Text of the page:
Shared services: In leaving Walmart, Broader sought a brand that was elastic, but resonated with consumers to outlast the transition to e-commerce. She also wanted a place where she could make a footprint.
“I knew we had to protect the brands, but we had to leverage the center,” she says. The different Chico's FAS brands (Chico's, White House Black Market, Soma and an outlet division) should all be leveraging the same IT and accounting departments, she said. “The first thing we did was really educate the team on what a shared services model means.”
Go lean: Instead of telling the team what to do, she asked them what to do. She showed them the current state of retail and the company's costs, and let them come up with ideas for cutting expenses. “Anything customer-facing — service, products, returns, goes untouched. If it is front of the house, leave it alone,” she says. “Back of the house... let's get as lean as we can.”
Retail predictions: Though Broader says it is difficult to predict the future of retail, she runs Chico's with three certainties:
• “Digital commerce is here to stay,” she says.
• Personalization, she says, “is where it's at.” What Broader means by personalization is the way that companies market and sell to you is unique to you.
• “You need a physical manifestation of your brand,” Broader says. This is why Amazon bought Whole Foods, Broader says.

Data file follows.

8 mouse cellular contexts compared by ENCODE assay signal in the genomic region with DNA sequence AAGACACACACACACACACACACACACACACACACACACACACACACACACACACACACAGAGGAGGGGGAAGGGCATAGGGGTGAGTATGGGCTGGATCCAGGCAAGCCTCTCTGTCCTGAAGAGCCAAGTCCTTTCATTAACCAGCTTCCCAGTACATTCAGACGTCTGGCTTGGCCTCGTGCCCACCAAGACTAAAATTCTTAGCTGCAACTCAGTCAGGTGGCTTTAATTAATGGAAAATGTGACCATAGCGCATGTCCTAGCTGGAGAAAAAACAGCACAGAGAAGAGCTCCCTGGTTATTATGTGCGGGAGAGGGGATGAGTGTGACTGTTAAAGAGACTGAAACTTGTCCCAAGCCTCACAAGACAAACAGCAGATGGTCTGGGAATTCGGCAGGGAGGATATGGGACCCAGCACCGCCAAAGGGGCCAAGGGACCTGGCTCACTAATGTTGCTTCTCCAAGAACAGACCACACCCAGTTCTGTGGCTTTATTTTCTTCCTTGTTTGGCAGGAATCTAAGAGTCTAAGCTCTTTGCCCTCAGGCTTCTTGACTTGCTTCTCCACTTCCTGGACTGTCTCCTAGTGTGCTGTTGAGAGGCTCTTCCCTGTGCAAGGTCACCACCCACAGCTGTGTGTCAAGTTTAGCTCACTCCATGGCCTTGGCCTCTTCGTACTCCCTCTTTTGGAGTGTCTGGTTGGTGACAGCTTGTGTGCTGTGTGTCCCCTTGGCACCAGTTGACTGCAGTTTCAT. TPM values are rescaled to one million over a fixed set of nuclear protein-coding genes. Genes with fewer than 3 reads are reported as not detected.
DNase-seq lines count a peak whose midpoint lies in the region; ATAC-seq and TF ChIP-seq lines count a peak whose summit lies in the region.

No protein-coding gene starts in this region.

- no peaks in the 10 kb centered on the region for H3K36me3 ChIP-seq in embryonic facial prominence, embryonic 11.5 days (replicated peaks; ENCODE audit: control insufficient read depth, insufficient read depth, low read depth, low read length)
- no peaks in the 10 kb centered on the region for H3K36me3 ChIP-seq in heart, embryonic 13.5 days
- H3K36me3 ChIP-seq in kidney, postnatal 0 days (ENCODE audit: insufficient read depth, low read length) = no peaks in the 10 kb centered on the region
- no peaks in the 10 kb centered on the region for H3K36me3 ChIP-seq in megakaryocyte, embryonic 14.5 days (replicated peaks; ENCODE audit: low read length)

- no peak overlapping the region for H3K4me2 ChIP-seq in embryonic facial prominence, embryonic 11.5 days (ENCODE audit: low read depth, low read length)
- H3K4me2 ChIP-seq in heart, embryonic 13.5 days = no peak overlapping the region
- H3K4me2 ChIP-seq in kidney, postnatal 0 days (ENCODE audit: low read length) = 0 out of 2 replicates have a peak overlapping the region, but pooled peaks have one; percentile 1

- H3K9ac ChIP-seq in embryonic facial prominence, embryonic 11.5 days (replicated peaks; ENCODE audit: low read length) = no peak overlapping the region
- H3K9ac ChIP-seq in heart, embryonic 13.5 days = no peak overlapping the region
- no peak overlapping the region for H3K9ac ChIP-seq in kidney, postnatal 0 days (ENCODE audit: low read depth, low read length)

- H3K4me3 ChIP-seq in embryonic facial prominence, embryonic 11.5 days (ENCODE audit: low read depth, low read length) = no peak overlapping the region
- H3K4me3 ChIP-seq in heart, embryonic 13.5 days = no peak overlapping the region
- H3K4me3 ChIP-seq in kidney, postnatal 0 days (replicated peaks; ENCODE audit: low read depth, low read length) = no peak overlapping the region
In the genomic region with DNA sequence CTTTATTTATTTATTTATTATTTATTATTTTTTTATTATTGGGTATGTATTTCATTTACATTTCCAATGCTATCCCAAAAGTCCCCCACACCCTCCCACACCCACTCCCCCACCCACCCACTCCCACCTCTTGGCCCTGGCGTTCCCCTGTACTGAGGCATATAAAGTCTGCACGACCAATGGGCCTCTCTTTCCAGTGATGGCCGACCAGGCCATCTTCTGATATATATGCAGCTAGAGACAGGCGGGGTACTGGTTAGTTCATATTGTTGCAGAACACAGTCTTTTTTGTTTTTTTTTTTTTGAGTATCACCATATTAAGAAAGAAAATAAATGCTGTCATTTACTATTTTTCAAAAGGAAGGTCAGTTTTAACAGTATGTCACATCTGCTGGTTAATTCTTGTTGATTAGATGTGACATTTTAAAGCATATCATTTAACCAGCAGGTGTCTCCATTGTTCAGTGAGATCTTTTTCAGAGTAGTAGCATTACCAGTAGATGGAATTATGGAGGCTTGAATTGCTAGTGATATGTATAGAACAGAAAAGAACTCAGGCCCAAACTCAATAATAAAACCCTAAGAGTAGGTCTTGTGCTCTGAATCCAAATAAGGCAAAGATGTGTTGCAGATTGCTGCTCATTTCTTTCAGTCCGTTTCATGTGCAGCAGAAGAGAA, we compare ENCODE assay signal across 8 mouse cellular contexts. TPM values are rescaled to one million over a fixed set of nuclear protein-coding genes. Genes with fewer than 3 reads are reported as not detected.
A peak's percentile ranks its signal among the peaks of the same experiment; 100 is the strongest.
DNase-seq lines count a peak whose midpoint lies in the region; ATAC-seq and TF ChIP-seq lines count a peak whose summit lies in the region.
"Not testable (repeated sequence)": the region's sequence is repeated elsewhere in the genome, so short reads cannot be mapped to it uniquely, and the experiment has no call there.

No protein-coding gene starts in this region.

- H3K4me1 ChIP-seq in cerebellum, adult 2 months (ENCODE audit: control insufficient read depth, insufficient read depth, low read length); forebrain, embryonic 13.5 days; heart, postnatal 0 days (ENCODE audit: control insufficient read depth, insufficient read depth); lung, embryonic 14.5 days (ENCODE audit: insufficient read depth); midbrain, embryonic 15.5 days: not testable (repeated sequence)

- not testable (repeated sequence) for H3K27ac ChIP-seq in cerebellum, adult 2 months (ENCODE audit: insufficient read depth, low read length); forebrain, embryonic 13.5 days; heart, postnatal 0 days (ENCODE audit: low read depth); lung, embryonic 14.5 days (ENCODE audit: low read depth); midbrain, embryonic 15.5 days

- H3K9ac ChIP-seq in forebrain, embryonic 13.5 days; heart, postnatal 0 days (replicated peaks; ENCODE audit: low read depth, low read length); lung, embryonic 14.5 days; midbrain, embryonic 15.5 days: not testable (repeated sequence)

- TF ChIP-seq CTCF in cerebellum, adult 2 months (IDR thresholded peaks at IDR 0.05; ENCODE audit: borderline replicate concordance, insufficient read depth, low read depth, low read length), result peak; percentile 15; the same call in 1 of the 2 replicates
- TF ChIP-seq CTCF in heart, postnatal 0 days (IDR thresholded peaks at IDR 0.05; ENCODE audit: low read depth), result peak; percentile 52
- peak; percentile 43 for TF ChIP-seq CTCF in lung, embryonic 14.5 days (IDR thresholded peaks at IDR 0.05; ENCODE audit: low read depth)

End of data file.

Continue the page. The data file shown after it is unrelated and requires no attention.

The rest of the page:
Different approach: Because competition is so fierce, “You have to make your product or service so unique that it can't be duplicated,” Broader says.
Chico's and White House Black Market differentiate by making sure there is an associate in-store and always available to help, which is a different strategy than a store like Macy's, where it is primarily self-service.
Broader says the company is working toward a goal of leveraging technology to further improve the level of service. For example, allowing people to buy off Pinterest boards is a possibility. Another possibility: helping customers improve their wardrobe based on a virtual closet that matches what they already bought in-store.
Leverage data: One of the most attractive parts of the company to Broader was 95% of Chico's transactions have gone through the company's loyalty program for the past 20 years. “We have item-specific data, and we haven't really tapped it,” she says.
These reams of data can tell the company if certain individuals only buy on sale or at certain times of year, or at certain price points. That in turn, says Broader, can drive pricing, promotion, marketing and item selection.
Being transparent: Broader has sometimes had to play the tough role of letting people go. The only way she's able to do that, she says, is if she knows she has been transparent, open and honest with the person.
Broader says she learned this initially from running Sweetbay. “There should be a number of meetings ahead of a final conversation, where issues are talked about,” Broader says. That person should know exactly what they are doing wrong — or right. Adds Broader: “If you surprise somebody by promoting them or by terminating, that's on you.”